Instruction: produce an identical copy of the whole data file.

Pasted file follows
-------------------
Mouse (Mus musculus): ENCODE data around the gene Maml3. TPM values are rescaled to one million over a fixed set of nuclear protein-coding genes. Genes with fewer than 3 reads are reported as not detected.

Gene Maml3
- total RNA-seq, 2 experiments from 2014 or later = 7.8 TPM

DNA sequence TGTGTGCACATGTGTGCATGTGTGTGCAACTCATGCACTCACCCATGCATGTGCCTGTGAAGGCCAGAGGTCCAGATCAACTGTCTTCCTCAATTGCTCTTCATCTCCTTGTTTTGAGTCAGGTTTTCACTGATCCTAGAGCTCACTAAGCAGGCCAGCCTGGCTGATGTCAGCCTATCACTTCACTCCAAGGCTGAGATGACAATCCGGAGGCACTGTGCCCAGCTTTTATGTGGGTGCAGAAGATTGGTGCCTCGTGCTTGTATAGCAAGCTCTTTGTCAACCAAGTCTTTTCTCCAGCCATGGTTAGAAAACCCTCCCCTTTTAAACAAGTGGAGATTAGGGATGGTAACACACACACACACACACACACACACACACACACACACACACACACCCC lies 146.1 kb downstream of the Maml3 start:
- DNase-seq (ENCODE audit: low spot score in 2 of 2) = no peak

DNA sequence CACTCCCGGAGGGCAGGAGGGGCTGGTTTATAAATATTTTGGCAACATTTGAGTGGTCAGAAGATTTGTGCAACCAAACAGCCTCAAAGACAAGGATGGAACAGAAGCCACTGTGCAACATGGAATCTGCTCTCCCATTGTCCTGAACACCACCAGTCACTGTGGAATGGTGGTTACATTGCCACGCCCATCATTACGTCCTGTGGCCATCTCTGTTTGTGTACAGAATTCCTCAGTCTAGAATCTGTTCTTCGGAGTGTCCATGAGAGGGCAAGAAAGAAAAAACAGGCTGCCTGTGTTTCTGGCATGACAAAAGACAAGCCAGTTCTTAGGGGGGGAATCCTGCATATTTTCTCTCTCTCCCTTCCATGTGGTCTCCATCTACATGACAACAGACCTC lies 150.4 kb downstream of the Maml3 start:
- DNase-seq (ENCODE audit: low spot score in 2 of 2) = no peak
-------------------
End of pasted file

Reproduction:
Mouse (Mus musculus): ENCODE data around the gene Maml3. TPM values are rescaled to one million over a fixed set of nuclear protein-coding genes. Genes with fewer than 3 reads are reported as not detected.

Gene Maml3
- total RNA-seq, 2 experiments from 2014 or later = 7.8 TPM

DNA sequence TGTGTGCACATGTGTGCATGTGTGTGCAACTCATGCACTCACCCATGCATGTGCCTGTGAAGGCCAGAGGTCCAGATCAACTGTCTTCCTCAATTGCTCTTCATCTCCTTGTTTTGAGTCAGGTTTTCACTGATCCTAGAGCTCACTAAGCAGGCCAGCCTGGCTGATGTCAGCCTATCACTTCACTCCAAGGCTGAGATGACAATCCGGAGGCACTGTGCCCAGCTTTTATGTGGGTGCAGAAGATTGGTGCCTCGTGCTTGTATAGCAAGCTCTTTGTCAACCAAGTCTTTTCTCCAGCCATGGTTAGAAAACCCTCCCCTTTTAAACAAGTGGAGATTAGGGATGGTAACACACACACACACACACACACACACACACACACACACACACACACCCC lies 146.1 kb downstream of the Maml3 start:
- DNase-seq (ENCODE audit: low spot score in 2 of 2) = no peak

DNA sequence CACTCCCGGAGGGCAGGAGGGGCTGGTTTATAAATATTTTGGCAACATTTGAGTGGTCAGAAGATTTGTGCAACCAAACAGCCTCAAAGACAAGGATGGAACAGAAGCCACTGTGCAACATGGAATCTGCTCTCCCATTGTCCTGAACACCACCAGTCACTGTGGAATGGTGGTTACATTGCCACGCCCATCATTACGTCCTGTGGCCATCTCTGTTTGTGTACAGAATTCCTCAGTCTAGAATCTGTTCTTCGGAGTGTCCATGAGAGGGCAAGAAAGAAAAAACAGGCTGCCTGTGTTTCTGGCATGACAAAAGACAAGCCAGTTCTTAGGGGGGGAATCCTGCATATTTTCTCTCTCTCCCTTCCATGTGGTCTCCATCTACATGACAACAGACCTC lies 150.4 kb downstream of the Maml3 start:
- DNase-seq (ENCODE audit: low spot score in 2 of 2) = no peak